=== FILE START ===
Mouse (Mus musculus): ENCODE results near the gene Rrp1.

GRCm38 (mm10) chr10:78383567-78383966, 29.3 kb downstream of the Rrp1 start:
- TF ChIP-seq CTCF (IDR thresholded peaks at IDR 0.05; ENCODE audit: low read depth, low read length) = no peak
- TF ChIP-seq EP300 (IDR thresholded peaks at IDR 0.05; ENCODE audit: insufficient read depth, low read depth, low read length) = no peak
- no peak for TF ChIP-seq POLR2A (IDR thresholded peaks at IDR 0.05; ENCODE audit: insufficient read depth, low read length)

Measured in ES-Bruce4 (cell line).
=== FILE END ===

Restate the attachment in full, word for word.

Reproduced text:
Mouse (Mus musculus): ENCODE results near the gene Rrp1.

GRCm38 (mm10) chr10:78383567-78383966, 29.3 kb downstream of the Rrp1 start:
- TF ChIP-seq CTCF (IDR thresholded peaks at IDR 0.05; ENCODE audit: low read depth, low read length) = no peak
- TF ChIP-seq EP300 (IDR thresholded peaks at IDR 0.05; ENCODE audit: insufficient read depth, low read depth, low read length) = no peak
- no peak for TF ChIP-seq POLR2A (IDR thresholded peaks at IDR 0.05; ENCODE audit: insufficient read depth, low read length)

Measured in ES-Bruce4 (cell line).